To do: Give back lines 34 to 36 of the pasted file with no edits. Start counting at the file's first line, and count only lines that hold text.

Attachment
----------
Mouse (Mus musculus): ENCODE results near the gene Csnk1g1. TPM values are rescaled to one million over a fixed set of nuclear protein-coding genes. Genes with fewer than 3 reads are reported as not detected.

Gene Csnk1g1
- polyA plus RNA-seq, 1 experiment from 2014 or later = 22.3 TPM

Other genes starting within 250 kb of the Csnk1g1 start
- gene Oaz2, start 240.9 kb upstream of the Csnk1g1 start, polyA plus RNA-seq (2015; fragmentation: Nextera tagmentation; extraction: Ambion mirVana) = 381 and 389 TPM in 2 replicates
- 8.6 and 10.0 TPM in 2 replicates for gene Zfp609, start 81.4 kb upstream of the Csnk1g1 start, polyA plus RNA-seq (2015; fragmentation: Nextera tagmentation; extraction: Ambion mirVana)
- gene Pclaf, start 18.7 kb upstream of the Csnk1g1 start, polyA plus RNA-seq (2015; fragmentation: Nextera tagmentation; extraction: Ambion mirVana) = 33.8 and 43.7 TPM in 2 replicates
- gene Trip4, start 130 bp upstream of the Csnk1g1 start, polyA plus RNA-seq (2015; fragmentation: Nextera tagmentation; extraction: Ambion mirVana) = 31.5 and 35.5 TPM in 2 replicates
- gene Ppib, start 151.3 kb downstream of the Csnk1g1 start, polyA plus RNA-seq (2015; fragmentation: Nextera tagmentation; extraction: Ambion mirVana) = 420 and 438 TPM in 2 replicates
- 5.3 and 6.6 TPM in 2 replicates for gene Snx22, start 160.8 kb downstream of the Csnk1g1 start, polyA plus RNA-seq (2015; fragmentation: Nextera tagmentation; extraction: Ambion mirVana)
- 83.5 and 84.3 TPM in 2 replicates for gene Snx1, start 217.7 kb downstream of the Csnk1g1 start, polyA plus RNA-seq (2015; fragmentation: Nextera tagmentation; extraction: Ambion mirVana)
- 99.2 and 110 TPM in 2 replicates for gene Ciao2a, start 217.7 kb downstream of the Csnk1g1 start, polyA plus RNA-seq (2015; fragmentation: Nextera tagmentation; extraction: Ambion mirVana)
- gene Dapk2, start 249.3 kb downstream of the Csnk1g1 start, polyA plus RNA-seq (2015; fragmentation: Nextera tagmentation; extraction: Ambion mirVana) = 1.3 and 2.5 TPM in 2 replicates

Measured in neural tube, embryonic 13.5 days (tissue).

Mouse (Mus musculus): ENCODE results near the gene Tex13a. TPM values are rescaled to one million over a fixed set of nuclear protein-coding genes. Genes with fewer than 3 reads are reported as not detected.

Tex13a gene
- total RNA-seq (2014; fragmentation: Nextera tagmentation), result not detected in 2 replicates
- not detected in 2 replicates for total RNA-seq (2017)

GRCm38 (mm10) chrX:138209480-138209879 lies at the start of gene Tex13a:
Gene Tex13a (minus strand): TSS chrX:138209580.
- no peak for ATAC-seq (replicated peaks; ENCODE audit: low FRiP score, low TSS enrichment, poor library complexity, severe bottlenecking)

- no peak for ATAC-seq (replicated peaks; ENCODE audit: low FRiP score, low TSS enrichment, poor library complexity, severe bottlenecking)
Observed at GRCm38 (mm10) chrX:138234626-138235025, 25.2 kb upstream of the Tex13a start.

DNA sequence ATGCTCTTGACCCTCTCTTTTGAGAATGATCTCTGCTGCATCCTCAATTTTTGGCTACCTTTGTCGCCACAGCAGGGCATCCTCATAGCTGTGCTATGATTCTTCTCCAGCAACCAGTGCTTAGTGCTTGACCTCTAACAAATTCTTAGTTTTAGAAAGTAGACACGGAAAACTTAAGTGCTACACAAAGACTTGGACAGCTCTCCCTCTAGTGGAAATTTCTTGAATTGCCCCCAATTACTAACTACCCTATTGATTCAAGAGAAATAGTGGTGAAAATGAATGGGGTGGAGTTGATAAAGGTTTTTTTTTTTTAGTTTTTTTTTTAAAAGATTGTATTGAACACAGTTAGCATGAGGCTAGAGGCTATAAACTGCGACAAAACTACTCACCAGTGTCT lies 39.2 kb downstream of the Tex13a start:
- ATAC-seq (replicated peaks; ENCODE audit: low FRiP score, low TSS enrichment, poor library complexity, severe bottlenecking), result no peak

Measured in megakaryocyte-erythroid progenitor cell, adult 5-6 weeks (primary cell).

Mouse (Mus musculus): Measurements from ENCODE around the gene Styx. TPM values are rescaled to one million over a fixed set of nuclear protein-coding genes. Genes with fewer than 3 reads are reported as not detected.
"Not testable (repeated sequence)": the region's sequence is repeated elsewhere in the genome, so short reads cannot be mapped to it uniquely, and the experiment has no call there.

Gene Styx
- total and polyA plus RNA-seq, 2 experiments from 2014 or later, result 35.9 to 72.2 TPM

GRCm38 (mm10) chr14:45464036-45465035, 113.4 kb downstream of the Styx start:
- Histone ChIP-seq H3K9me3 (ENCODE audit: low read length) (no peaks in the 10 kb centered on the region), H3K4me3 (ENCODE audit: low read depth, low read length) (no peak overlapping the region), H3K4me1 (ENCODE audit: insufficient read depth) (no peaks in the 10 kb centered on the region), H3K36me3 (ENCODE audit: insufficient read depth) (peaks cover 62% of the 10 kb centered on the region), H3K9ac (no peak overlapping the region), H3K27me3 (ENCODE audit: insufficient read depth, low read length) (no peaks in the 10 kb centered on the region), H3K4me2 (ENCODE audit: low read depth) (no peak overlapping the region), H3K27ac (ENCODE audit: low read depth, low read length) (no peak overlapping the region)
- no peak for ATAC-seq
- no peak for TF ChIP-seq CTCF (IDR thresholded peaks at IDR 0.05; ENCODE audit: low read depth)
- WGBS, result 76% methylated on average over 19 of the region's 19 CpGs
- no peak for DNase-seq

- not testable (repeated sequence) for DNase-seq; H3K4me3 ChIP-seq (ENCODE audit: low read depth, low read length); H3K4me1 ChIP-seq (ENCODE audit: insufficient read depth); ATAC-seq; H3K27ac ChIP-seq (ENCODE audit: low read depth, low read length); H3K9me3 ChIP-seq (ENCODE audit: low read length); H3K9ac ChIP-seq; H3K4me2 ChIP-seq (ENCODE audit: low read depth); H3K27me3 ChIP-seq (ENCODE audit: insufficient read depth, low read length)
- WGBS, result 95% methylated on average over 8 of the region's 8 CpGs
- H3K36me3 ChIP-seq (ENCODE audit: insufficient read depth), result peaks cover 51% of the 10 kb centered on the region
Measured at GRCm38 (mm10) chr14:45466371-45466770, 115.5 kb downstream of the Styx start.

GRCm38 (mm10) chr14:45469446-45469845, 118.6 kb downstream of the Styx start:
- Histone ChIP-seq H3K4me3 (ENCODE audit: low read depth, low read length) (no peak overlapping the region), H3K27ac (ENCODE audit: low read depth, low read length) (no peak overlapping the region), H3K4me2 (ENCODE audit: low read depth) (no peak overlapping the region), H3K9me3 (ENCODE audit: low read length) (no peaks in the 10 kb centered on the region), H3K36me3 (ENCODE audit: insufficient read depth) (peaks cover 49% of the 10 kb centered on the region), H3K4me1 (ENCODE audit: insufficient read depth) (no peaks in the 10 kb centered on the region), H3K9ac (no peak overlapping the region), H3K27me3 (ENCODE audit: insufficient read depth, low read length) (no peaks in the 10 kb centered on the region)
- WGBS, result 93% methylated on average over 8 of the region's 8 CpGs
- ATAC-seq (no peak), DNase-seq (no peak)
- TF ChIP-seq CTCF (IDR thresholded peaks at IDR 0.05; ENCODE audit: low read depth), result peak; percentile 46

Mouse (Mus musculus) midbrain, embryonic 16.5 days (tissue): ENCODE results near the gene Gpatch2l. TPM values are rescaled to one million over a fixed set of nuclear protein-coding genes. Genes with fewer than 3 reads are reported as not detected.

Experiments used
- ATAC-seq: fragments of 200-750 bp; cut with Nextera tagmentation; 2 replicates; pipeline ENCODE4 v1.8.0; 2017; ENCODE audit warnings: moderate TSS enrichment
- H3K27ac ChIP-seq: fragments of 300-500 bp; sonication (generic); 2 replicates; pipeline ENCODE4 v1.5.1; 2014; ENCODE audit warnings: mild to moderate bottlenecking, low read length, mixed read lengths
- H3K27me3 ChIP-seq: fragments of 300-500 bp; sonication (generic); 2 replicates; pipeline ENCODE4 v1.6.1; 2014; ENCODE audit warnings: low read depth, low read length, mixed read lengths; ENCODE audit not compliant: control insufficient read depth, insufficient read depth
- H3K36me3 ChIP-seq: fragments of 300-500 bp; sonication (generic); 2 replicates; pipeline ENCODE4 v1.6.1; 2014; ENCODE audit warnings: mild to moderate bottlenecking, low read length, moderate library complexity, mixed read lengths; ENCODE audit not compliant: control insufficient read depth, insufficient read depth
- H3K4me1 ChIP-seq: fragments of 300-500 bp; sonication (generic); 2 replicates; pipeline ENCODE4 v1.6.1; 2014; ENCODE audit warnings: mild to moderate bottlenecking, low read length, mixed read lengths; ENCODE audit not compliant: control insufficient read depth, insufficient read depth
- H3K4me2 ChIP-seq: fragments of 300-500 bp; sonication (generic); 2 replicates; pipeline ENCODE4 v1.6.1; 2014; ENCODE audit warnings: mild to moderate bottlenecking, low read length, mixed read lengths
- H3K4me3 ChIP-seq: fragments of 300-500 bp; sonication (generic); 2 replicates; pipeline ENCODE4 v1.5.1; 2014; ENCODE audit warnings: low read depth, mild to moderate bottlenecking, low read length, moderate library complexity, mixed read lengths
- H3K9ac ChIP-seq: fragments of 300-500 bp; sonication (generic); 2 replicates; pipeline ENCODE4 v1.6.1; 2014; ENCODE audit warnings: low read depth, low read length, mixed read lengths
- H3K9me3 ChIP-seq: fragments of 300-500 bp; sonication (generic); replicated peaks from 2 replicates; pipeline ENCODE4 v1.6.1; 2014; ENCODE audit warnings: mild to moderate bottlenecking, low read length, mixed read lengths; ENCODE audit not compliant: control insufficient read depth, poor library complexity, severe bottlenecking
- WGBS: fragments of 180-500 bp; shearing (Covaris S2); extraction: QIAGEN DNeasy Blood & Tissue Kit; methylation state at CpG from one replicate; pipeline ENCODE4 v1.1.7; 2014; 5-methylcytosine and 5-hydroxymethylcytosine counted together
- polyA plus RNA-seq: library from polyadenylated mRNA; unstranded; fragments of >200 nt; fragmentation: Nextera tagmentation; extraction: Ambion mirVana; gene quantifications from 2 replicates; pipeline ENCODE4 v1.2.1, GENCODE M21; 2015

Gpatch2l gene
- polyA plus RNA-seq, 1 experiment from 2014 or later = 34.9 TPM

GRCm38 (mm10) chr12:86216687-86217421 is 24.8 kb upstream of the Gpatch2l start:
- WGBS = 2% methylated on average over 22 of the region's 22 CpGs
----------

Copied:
- no peak for TF ChIP-seq CTCF (IDR thresholded peaks at IDR 0.05; ENCODE audit: low read depth)
- WGBS, result 76% methylated on average over 19 of the region's 19 CpGs
- no peak for DNase-seq